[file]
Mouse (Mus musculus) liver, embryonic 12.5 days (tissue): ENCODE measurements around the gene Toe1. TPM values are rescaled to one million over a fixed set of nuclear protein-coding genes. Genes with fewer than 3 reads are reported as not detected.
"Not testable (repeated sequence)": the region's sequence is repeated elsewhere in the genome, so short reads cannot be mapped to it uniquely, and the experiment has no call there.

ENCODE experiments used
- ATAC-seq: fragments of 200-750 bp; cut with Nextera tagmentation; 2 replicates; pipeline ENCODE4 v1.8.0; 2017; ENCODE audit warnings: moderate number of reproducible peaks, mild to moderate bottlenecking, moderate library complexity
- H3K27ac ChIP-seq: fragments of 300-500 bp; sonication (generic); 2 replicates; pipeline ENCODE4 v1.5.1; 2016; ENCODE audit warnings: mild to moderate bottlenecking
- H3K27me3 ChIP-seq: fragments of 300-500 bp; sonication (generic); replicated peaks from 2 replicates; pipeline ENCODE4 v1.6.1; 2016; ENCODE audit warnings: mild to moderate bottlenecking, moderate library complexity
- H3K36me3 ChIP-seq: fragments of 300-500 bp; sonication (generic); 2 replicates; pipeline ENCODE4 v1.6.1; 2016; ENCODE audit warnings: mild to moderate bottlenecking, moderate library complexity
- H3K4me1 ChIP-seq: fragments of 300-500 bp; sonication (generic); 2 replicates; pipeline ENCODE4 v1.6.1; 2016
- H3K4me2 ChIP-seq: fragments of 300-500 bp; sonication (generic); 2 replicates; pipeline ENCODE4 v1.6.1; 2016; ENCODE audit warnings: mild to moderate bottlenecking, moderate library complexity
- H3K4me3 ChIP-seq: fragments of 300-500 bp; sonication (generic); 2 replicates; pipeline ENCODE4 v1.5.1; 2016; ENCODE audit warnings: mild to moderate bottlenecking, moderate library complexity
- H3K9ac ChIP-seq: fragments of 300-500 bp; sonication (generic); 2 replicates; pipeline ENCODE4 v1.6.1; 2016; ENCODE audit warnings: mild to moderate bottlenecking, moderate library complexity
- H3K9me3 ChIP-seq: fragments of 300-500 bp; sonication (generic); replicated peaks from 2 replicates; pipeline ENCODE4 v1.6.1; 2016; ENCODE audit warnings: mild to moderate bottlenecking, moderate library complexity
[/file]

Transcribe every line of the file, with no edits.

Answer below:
Mouse (Mus musculus) liver, embryonic 12.5 days (tissue): ENCODE measurements around the gene Toe1. TPM values are rescaled to one million over a fixed set of nuclear protein-coding genes. Genes with fewer than 3 reads are reported as not detected.
"Not testable (repeated sequence)": the region's sequence is repeated elsewhere in the genome, so short reads cannot be mapped to it uniquely, and the experiment has no call there.

ENCODE experiments used
- ATAC-seq: fragments of 200-750 bp; cut with Nextera tagmentation; 2 replicates; pipeline ENCODE4 v1.8.0; 2017; ENCODE audit warnings: moderate number of reproducible peaks, mild to moderate bottlenecking, moderate library complexity
- H3K27ac ChIP-seq: fragments of 300-500 bp; sonication (generic); 2 replicates; pipeline ENCODE4 v1.5.1; 2016; ENCODE audit warnings: mild to moderate bottlenecking
- H3K27me3 ChIP-seq: fragments of 300-500 bp; sonication (generic); replicated peaks from 2 replicates; pipeline ENCODE4 v1.6.1; 2016; ENCODE audit warnings: mild to moderate bottlenecking, moderate library complexity
- H3K36me3 ChIP-seq: fragments of 300-500 bp; sonication (generic); 2 replicates; pipeline ENCODE4 v1.6.1; 2016; ENCODE audit warnings: mild to moderate bottlenecking, moderate library complexity
- H3K4me1 ChIP-seq: fragments of 300-500 bp; sonication (generic); 2 replicates; pipeline ENCODE4 v1.6.1; 2016
- H3K4me2 ChIP-seq: fragments of 300-500 bp; sonication (generic); 2 replicates; pipeline ENCODE4 v1.6.1; 2016; ENCODE audit warnings: mild to moderate bottlenecking, moderate library complexity
- H3K4me3 ChIP-seq: fragments of 300-500 bp; sonication (generic); 2 replicates; pipeline ENCODE4 v1.5.1; 2016; ENCODE audit warnings: mild to moderate bottlenecking, moderate library complexity
- H3K9ac ChIP-seq: fragments of 300-500 bp; sonication (generic); 2 replicates; pipeline ENCODE4 v1.6.1; 2016; ENCODE audit warnings: mild to moderate bottlenecking, moderate library complexity
- H3K9me3 ChIP-seq: fragments of 300-500 bp; sonication (generic); replicated peaks from 2 replicates; pipeline ENCODE4 v1.6.1; 2016; ENCODE audit warnings: mild to moderate bottlenecking, moderate library complexity